If you've never wondered just what are Swarovski crystals, then you probably don't know the big secret.
Swarovski crystals, while absolutely stunning, aren't technically crystals at all.
And yet the company has managed to brand itself as a world-famous purveyor of luxury crystals. This is something that no other manufacturer of non-gems has ever done.
In fact, no other manufacturers have even tried. Probably because no other non-gem manufacturer can even touch the quality of Swarovski.
Still, this begs this question: what are Swarovski crystals?
The short answer: lead glass.
But it's lead glass that goes through a specialized manufacturing process performed only at Swarovski.
And the result is a brilliant crystal.
Yet even though they've been manufacturing these gorgeous crystals for over a century, the exact process remains a company secret.
This is intentional. Swarovski doesn’t talk about their process.
They refuse to disclose exactly what they do to the lead glass. But whatever the case, it's widely agreed that Swarovski’s "crystals" are unparalleled in quality.
Swarovski crystals are the brain-child of Daniel Swarovski, the son of a glass cutter in Bohemia.
Bohemia is an area that is presently part of the Czech Republic bordering on Austria. It has a long and staunch history of the finest glass-making in the world.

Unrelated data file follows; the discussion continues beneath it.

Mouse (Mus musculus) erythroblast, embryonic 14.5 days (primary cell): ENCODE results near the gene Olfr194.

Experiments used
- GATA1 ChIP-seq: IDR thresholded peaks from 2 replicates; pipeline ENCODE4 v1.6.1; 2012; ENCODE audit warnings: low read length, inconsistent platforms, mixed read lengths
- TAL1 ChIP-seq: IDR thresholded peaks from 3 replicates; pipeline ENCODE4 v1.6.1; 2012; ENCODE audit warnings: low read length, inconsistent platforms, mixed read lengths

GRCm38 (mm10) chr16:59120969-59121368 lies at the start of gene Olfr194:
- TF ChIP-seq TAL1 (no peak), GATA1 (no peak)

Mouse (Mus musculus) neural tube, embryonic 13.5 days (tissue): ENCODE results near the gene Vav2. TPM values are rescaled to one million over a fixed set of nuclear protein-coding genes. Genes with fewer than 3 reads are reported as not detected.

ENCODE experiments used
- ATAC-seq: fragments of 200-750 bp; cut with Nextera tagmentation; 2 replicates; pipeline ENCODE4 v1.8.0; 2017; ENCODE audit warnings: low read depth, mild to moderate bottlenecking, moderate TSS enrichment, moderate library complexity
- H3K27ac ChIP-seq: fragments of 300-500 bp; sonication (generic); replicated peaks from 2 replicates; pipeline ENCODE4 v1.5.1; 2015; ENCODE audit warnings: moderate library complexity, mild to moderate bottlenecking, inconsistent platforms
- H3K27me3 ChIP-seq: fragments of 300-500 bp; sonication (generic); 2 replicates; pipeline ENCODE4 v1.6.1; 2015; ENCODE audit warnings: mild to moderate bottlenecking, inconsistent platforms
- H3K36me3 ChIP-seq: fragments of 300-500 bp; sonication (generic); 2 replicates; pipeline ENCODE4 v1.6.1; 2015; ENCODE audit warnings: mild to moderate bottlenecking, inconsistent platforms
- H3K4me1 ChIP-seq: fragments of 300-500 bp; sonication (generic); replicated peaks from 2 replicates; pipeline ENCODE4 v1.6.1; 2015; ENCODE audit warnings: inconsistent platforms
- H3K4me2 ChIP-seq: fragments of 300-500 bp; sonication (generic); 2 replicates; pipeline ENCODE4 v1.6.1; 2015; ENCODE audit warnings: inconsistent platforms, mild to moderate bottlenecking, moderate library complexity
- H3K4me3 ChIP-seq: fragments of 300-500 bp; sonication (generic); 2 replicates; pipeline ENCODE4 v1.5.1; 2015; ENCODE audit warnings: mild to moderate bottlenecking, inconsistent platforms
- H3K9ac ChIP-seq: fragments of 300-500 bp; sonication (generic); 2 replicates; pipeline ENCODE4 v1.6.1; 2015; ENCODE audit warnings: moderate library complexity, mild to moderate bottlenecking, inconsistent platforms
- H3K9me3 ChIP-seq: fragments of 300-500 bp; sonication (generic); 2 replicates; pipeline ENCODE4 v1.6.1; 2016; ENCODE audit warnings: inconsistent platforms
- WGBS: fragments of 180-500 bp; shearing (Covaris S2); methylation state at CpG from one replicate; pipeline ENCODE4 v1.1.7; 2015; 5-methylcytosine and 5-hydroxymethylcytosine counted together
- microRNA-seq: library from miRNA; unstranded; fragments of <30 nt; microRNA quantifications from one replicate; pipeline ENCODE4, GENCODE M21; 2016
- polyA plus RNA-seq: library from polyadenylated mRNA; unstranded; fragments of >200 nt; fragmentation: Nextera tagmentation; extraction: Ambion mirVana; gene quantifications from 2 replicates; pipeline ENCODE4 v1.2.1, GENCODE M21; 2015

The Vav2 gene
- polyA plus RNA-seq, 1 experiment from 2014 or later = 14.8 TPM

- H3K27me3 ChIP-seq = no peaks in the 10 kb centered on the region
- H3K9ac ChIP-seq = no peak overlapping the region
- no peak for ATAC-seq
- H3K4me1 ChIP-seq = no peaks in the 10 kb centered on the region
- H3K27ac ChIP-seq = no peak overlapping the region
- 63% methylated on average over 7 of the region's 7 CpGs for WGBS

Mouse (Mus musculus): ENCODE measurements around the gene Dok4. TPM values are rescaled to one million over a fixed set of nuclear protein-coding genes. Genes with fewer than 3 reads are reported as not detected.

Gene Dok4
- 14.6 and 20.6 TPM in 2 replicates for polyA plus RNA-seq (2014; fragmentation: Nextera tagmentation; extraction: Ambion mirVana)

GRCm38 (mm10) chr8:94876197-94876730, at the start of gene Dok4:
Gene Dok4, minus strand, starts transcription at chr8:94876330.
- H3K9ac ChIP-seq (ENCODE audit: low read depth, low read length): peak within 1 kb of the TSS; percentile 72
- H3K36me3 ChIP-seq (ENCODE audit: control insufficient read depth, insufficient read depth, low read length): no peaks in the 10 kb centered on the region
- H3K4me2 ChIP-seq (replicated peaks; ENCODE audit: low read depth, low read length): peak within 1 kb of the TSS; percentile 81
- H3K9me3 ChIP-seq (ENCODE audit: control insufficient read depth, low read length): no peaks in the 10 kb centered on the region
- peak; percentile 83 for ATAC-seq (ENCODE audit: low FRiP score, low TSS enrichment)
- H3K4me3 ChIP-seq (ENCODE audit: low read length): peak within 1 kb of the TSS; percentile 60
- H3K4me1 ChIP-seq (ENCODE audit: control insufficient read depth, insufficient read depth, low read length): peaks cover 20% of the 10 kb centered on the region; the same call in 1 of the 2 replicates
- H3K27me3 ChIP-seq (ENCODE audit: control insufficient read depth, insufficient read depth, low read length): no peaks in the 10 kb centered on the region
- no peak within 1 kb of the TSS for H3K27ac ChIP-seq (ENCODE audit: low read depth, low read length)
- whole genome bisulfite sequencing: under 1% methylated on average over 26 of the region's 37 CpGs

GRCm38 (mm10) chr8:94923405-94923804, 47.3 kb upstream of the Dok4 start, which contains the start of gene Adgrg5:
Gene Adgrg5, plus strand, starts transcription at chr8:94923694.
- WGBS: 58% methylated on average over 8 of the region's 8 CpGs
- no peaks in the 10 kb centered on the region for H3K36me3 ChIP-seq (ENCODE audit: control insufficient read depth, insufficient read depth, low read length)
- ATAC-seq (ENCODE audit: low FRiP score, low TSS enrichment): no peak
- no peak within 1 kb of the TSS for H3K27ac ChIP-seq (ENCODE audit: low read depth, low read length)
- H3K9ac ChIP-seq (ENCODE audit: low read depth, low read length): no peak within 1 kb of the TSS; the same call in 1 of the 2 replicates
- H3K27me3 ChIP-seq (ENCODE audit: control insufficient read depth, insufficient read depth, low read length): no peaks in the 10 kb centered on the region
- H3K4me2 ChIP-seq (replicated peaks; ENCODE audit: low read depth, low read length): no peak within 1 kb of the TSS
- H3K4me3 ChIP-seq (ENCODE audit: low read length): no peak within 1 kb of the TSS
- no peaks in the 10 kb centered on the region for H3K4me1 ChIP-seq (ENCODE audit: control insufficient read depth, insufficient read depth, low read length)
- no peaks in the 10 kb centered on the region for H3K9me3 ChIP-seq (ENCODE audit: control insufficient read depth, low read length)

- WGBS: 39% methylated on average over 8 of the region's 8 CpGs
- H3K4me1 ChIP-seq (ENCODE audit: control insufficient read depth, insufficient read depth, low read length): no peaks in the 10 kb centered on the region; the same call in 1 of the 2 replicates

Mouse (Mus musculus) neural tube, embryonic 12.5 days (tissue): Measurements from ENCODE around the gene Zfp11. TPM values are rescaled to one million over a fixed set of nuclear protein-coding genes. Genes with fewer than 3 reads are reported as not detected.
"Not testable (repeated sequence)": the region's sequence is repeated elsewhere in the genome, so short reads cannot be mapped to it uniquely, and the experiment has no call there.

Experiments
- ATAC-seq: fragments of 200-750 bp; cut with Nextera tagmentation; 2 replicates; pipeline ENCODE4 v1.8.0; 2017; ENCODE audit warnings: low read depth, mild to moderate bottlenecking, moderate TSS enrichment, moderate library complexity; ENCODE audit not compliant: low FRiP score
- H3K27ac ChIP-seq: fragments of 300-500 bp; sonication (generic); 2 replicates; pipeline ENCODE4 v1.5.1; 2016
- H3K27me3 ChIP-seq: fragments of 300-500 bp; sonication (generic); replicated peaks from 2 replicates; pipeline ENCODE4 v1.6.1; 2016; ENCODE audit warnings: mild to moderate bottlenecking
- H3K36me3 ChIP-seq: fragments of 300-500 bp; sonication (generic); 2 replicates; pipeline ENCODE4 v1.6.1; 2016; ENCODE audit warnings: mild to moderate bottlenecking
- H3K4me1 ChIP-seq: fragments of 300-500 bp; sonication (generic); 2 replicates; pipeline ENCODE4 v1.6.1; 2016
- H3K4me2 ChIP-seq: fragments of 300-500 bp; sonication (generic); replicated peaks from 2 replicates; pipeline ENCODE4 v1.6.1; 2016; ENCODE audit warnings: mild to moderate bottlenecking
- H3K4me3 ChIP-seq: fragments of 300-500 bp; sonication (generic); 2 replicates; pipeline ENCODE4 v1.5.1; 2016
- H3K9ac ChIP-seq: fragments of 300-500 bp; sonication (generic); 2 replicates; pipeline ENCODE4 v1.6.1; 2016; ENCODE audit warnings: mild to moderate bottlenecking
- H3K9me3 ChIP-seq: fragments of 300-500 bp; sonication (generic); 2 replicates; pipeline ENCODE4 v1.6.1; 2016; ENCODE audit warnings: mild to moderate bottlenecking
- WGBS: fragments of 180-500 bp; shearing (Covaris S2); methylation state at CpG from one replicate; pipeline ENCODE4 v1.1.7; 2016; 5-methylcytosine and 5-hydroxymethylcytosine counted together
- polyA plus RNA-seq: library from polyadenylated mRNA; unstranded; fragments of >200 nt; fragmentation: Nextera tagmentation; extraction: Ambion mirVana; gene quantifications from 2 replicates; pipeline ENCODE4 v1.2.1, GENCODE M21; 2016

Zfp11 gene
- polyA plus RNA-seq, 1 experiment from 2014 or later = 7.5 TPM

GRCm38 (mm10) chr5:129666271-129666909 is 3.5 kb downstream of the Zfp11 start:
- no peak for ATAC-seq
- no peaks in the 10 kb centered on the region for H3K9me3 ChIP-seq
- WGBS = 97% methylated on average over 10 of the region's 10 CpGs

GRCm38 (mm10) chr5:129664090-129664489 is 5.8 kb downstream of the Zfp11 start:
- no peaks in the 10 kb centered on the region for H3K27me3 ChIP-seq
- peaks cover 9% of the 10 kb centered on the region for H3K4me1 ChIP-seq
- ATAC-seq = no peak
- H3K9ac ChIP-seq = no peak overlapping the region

Bohemians are credited for innovative techniques and processes for making glass. They discovered that when potash is combined with chalk, it creates an amazingly clear glass. It's an innovation that's used to this day.
It makes sense that Daniel Swarovski was obsessed with glass. Along with being raised in Bohemia, his father owned a glass-making factory.
This obsession enabled him to patent a new electric cutting machine in 1892. Powered by hydroelectricity from the alpine waterfalls in the Austrian Alps, the machine was truly ahead of its time.
The machine employed a highly specialized cutting process that used unspecified amounts of quartz, sand, and minerals to produce brilliant lead glass crystals that sparkled like no other.
This process allowed crystals to be cut very precisely. And certainly far more so they could ever be cut by hand.
In 1895, Swarovski founded the Swarovski company in Wattens, Austria. It was originally called A. Kosman, Daniel Swartz & Company. But due to rising anti-Semitism in Austria, Daniel Swartz changed his name to Daniel Swarovski.
Five generations later, the Swarovski factory is considered both an innovative design studio as well as an incredible chemical laboratory.
Of course, phenomenal marketing has certainly had a role in the worldwide clamoring for these non-gems as well.
So then if Swarovski is technically glass, why does it cost more than glass?
Finished crystals start as merely raw resources. The method by which they are produced and processed factors heavily into the quality of the finished product.
In the case of Swarovski, only the finest materials are used to fashion finished crystals with stunning brilliance.